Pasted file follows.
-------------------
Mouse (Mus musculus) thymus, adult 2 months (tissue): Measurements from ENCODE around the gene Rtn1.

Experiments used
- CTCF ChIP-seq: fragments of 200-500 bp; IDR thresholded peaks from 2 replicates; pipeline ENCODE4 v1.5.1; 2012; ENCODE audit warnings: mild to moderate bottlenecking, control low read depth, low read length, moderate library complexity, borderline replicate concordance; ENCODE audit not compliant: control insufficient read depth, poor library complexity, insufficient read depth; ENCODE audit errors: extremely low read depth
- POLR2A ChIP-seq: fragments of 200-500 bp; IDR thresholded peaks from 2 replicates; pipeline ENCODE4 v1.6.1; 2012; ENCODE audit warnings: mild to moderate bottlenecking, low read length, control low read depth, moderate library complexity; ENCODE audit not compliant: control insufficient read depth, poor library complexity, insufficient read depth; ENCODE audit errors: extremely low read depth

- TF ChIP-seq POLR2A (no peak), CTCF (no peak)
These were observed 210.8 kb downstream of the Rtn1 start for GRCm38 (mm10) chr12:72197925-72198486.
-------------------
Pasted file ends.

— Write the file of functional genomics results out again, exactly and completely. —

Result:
Mouse (Mus musculus) thymus, adult 2 months (tissue): Measurements from ENCODE around the gene Rtn1.

Experiments used
- CTCF ChIP-seq: fragments of 200-500 bp; IDR thresholded peaks from 2 replicates; pipeline ENCODE4 v1.5.1; 2012; ENCODE audit warnings: mild to moderate bottlenecking, control low read depth, low read length, moderate library complexity, borderline replicate concordance; ENCODE audit not compliant: control insufficient read depth, poor library complexity, insufficient read depth; ENCODE audit errors: extremely low read depth
- POLR2A ChIP-seq: fragments of 200-500 bp; IDR thresholded peaks from 2 replicates; pipeline ENCODE4 v1.6.1; 2012; ENCODE audit warnings: mild to moderate bottlenecking, low read length, control low read depth, moderate library complexity; ENCODE audit not compliant: control insufficient read depth, poor library complexity, insufficient read depth; ENCODE audit errors: extremely low read depth

- TF ChIP-seq POLR2A (no peak), CTCF (no peak)
These were observed 210.8 kb downstream of the Rtn1 start for GRCm38 (mm10) chr12:72197925-72198486.